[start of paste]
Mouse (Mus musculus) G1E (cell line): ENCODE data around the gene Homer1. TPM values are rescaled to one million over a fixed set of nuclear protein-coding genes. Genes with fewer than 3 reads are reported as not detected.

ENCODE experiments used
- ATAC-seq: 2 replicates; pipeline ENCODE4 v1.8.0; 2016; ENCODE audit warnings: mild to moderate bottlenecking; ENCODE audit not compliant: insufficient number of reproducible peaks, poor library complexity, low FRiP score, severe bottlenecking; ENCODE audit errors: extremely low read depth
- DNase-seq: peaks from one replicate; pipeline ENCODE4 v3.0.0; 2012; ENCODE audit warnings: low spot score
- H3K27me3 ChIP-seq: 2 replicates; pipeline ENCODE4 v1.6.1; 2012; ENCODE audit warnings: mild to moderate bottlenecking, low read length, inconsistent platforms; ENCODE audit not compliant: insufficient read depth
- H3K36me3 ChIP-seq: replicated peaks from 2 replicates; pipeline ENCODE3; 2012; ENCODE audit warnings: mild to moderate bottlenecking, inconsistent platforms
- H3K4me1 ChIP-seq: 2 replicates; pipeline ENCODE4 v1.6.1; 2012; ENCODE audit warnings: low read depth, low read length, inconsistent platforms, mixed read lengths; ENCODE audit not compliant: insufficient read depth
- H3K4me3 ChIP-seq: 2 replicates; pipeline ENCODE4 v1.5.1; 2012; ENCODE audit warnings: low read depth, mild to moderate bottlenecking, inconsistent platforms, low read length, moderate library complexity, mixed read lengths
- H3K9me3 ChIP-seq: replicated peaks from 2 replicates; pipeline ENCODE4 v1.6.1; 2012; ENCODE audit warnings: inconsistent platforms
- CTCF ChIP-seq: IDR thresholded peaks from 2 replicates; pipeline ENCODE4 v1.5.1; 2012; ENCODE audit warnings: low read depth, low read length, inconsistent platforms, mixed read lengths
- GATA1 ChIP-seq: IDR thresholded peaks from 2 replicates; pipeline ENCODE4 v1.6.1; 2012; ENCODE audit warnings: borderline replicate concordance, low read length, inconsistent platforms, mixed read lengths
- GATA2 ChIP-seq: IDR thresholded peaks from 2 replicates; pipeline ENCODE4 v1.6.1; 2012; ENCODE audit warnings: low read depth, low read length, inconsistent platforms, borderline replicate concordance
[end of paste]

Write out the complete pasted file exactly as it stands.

Mouse (Mus musculus) G1E (cell line): ENCODE data around the gene Homer1. TPM values are rescaled to one million over a fixed set of nuclear protein-coding genes. Genes with fewer than 3 reads are reported as not detected.

ENCODE experiments used
- ATAC-seq: 2 replicates; pipeline ENCODE4 v1.8.0; 2016; ENCODE audit warnings: mild to moderate bottlenecking; ENCODE audit not compliant: insufficient number of reproducible peaks, poor library complexity, low FRiP score, severe bottlenecking; ENCODE audit errors: extremely low read depth
- DNase-seq: peaks from one replicate; pipeline ENCODE4 v3.0.0; 2012; ENCODE audit warnings: low spot score
- H3K27me3 ChIP-seq: 2 replicates; pipeline ENCODE4 v1.6.1; 2012; ENCODE audit warnings: mild to moderate bottlenecking, low read length, inconsistent platforms; ENCODE audit not compliant: insufficient read depth
- H3K36me3 ChIP-seq: replicated peaks from 2 replicates; pipeline ENCODE3; 2012; ENCODE audit warnings: mild to moderate bottlenecking, inconsistent platforms
- H3K4me1 ChIP-seq: 2 replicates; pipeline ENCODE4 v1.6.1; 2012; ENCODE audit warnings: low read depth, low read length, inconsistent platforms, mixed read lengths; ENCODE audit not compliant: insufficient read depth
- H3K4me3 ChIP-seq: 2 replicates; pipeline ENCODE4 v1.5.1; 2012; ENCODE audit warnings: low read depth, mild to moderate bottlenecking, inconsistent platforms, low read length, moderate library complexity, mixed read lengths
- H3K9me3 ChIP-seq: replicated peaks from 2 replicates; pipeline ENCODE4 v1.6.1; 2012; ENCODE audit warnings: inconsistent platforms
- CTCF ChIP-seq: IDR thresholded peaks from 2 replicates; pipeline ENCODE4 v1.5.1; 2012; ENCODE audit warnings: low read depth, low read length, inconsistent platforms, mixed read lengths
- GATA1 ChIP-seq: IDR thresholded peaks from 2 replicates; pipeline ENCODE4 v1.6.1; 2012; ENCODE audit warnings: borderline replicate concordance, low read length, inconsistent platforms, mixed read lengths
- GATA2 ChIP-seq: IDR thresholded peaks from 2 replicates; pipeline ENCODE4 v1.6.1; 2012; ENCODE audit warnings: low read depth, low read length, inconsistent platforms, borderline replicate concordance